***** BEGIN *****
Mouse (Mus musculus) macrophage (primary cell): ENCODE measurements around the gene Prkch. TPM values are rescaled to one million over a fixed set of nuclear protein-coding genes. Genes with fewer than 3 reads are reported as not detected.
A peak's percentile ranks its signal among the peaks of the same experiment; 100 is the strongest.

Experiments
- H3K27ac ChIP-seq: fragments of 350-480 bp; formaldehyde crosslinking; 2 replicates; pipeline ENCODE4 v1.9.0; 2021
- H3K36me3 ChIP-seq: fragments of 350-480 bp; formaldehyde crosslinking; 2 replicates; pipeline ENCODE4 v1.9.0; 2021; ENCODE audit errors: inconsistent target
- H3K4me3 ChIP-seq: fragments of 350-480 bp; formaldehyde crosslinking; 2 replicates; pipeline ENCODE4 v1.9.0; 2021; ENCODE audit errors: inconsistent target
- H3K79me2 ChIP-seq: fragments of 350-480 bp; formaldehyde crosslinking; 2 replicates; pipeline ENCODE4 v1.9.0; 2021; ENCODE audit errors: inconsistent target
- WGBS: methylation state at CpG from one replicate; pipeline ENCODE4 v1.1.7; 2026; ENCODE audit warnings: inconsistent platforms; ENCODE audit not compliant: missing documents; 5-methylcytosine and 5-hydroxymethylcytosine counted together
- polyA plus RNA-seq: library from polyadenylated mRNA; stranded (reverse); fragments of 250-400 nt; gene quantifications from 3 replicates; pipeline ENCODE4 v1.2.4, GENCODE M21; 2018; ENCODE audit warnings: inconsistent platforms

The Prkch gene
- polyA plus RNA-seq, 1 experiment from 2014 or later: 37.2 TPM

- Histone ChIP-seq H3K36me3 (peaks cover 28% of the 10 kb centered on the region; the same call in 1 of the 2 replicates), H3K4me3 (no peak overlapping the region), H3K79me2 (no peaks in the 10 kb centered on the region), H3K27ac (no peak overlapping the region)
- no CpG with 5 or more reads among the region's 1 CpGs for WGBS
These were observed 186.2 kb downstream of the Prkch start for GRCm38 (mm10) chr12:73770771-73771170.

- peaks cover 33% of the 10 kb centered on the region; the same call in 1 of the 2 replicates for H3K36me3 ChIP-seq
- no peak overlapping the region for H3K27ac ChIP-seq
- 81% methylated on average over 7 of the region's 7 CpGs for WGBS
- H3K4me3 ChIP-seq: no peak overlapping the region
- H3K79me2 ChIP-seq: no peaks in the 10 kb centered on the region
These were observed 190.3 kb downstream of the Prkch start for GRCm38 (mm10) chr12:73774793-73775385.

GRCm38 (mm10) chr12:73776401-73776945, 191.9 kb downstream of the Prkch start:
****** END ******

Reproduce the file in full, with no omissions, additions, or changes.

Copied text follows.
Mouse (Mus musculus) macrophage (primary cell): ENCODE measurements around the gene Prkch. TPM values are rescaled to one million over a fixed set of nuclear protein-coding genes. Genes with fewer than 3 reads are reported as not detected.
A peak's percentile ranks its signal among the peaks of the same experiment; 100 is the strongest.

Experiments
- H3K27ac ChIP-seq: fragments of 350-480 bp; formaldehyde crosslinking; 2 replicates; pipeline ENCODE4 v1.9.0; 2021
- H3K36me3 ChIP-seq: fragments of 350-480 bp; formaldehyde crosslinking; 2 replicates; pipeline ENCODE4 v1.9.0; 2021; ENCODE audit errors: inconsistent target
- H3K4me3 ChIP-seq: fragments of 350-480 bp; formaldehyde crosslinking; 2 replicates; pipeline ENCODE4 v1.9.0; 2021; ENCODE audit errors: inconsistent target
- H3K79me2 ChIP-seq: fragments of 350-480 bp; formaldehyde crosslinking; 2 replicates; pipeline ENCODE4 v1.9.0; 2021; ENCODE audit errors: inconsistent target
- WGBS: methylation state at CpG from one replicate; pipeline ENCODE4 v1.1.7; 2026; ENCODE audit warnings: inconsistent platforms; ENCODE audit not compliant: missing documents; 5-methylcytosine and 5-hydroxymethylcytosine counted together
- polyA plus RNA-seq: library from polyadenylated mRNA; stranded (reverse); fragments of 250-400 nt; gene quantifications from 3 replicates; pipeline ENCODE4 v1.2.4, GENCODE M21; 2018; ENCODE audit warnings: inconsistent platforms

The Prkch gene
- polyA plus RNA-seq, 1 experiment from 2014 or later: 37.2 TPM

- Histone ChIP-seq H3K36me3 (peaks cover 28% of the 10 kb centered on the region; the same call in 1 of the 2 replicates), H3K4me3 (no peak overlapping the region), H3K79me2 (no peaks in the 10 kb centered on the region), H3K27ac (no peak overlapping the region)
- no CpG with 5 or more reads among the region's 1 CpGs for WGBS
These were observed 186.2 kb downstream of the Prkch start for GRCm38 (mm10) chr12:73770771-73771170.

- peaks cover 33% of the 10 kb centered on the region; the same call in 1 of the 2 replicates for H3K36me3 ChIP-seq
- no peak overlapping the region for H3K27ac ChIP-seq
- 81% methylated on average over 7 of the region's 7 CpGs for WGBS
- H3K4me3 ChIP-seq: no peak overlapping the region
- H3K79me2 ChIP-seq: no peaks in the 10 kb centered on the region
These were observed 190.3 kb downstream of the Prkch start for GRCm38 (mm10) chr12:73774793-73775385.

GRCm38 (mm10) chr12:73776401-73776945, 191.9 kb downstream of the Prkch start: